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Always ‘the Master’. His influence remains so all-pervasive in modern cinema it is perfectly possible to write a wry article about his oeuvre for the Guardian Guide without having watched a single one of his films all the way through. ‘I’d say it was compulsory behaviour for that benighted rag!’ ‘Unfair! Charlie Brooker shows no sign yet of flagging on the creative swearing front!’ The director’s director. It’s not often remarked that out of his many cameo appearances in his own films, two-thirds were entirely accidental.



  1. George White

    October 26, 2021 at 7:37 am

    Also, the Man who Knew too Much has Cream points for a. featuring a Wall’s ad and b. having Val Parnell as an actual character (played by Alan Mowbray), as Doris Day’s character is supposed to have played the Palladium before she married. His wife Helen appears too (played by a half-Native American actress, Alix Talton). I love that Hitchcock, who’d already featured the Palladium in the 39 Steps puts a big slice of British showbiz in his Paramount-shot Hollywood A+ picture. You can take the lad out of England, but…

  2. Richardpd

    October 26, 2021 at 10:47 pm

    I’ve mixed feelings about Hitchcock, one a good day he could really make a film special with lots of attention to detail, but supposedly behind the scenes he could be quite a bully, especially to the female stars.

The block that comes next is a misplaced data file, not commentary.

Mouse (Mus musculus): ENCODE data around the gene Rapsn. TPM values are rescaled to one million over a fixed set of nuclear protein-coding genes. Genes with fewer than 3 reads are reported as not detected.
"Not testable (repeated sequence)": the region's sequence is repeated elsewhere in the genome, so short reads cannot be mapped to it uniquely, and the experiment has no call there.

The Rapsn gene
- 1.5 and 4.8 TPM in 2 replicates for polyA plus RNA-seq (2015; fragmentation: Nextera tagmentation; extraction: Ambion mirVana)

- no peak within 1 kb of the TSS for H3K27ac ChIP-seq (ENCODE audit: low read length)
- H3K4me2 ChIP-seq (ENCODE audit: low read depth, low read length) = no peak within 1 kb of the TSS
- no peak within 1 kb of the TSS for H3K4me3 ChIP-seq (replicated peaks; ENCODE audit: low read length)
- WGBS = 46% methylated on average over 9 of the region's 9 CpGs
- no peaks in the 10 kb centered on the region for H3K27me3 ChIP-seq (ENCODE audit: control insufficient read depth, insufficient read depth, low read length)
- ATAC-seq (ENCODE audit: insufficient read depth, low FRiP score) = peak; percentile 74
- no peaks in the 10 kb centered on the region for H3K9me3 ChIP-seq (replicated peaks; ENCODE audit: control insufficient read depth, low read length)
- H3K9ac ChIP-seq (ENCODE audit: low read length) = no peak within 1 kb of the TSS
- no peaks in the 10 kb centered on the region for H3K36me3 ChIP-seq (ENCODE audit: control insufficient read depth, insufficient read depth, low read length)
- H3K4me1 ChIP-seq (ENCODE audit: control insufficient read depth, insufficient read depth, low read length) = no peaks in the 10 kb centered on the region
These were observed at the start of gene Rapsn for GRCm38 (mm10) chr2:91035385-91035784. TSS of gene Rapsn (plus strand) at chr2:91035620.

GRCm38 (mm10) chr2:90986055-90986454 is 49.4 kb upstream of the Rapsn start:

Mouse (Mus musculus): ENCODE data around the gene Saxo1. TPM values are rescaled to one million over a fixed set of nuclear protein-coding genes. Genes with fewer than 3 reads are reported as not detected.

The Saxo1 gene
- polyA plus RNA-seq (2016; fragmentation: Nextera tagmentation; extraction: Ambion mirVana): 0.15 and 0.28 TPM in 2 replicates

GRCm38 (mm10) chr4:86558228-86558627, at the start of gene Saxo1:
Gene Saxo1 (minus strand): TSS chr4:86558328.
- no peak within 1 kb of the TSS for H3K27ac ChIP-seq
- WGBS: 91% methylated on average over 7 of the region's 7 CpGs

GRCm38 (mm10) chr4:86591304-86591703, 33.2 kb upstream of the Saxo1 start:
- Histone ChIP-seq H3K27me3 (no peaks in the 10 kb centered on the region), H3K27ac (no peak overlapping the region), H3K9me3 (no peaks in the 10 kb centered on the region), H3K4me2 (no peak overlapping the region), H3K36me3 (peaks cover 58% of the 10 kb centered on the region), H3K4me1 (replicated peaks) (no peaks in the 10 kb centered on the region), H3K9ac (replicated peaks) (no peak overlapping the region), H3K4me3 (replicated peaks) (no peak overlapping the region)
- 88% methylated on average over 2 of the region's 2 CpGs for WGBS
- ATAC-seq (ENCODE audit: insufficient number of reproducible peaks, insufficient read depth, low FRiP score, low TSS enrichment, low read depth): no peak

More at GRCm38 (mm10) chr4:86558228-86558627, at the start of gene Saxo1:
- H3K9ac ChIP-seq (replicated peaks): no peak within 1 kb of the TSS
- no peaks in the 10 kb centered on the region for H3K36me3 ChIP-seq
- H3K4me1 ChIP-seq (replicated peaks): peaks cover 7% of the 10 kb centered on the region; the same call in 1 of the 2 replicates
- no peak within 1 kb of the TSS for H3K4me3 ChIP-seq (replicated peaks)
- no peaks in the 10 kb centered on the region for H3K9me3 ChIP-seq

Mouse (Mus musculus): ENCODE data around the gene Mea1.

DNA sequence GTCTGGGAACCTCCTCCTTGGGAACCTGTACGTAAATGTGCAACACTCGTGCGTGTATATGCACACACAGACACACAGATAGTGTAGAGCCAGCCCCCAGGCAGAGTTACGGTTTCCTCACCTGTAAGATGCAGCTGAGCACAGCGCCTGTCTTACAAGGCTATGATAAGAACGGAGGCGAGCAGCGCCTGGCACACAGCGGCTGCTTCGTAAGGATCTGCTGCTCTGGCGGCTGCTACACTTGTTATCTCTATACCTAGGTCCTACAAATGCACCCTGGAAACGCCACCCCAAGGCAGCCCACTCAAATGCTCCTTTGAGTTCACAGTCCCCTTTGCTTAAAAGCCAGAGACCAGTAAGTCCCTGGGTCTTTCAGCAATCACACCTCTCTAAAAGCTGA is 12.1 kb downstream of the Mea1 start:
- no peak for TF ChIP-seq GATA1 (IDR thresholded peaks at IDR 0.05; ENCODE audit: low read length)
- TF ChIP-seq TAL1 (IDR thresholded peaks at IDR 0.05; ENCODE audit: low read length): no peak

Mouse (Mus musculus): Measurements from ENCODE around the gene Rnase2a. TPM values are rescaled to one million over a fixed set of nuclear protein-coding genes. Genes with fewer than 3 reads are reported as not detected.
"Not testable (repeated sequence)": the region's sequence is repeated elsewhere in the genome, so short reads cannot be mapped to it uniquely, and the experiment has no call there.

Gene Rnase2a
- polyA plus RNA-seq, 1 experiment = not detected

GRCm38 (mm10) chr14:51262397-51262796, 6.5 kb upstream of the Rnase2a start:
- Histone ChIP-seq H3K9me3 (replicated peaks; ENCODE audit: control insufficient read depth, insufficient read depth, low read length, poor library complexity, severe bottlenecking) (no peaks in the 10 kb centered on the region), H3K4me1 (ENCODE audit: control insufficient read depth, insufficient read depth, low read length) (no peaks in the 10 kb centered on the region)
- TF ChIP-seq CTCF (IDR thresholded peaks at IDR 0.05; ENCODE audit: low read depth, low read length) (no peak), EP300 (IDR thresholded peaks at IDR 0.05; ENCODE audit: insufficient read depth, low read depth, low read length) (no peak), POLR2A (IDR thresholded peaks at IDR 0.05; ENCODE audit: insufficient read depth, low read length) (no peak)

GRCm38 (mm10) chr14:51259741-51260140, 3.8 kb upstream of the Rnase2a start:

3. Sidney Balmoral James

    October 27, 2021 at 8:08 am

    I find a lot of Hitchcock’s films are too long and ponderous – even North by Northwest and The Birds drag for me. He was an ODD man no doubt , and clearly got a perverse thrill from tormenting cool blondes who wouldn’t have looked twice at a fat, jowly man like him. Frenzy remains genuinely disturbing, arguably one of the most misogynist films produced by a major talent – although Barry Foster is excellent in it (and it does have Bernard Cribbins, who I believe was the first choice to play Norman Bates, but had to pull out due to a long-standing booking to do cabaret at The Talk of the Town).

    • Droogie

      October 27, 2021 at 4:10 pm

      Alfred Hitchcock made more great films than any other director.
      (who else comes close?) From Blackmail to Frenzy (we’ll forget Family Plot ) his output is untouchable. Sure there are some clunkers in there and he had a weird attitude to his lead actresses, but he created more classic movies than anyone else.

  4. Glenn Aylett

    August 7, 2023 at 7:31 pm

    Psycho must still rate as one of the scariest films ever made. Being made in black and white, when nearly all Hollywood films had gone over to colour, makes it even more sinister. While everyone knows of the terrifying shower scene with the screaming violins, more frightening is where Mother is revealed as a skeleton in a dress and a wig. Top marks to Anthony Perkins for going from romantic roles in the 1950s to one of the scariest movie villains of all time, a role he would reprise three times later in his career. We all know horror regulars like vampires and zombies don’t exist in the real world, but people like Norman Bates sadly can be real, and Hitchcock knew this when he created Pyscho.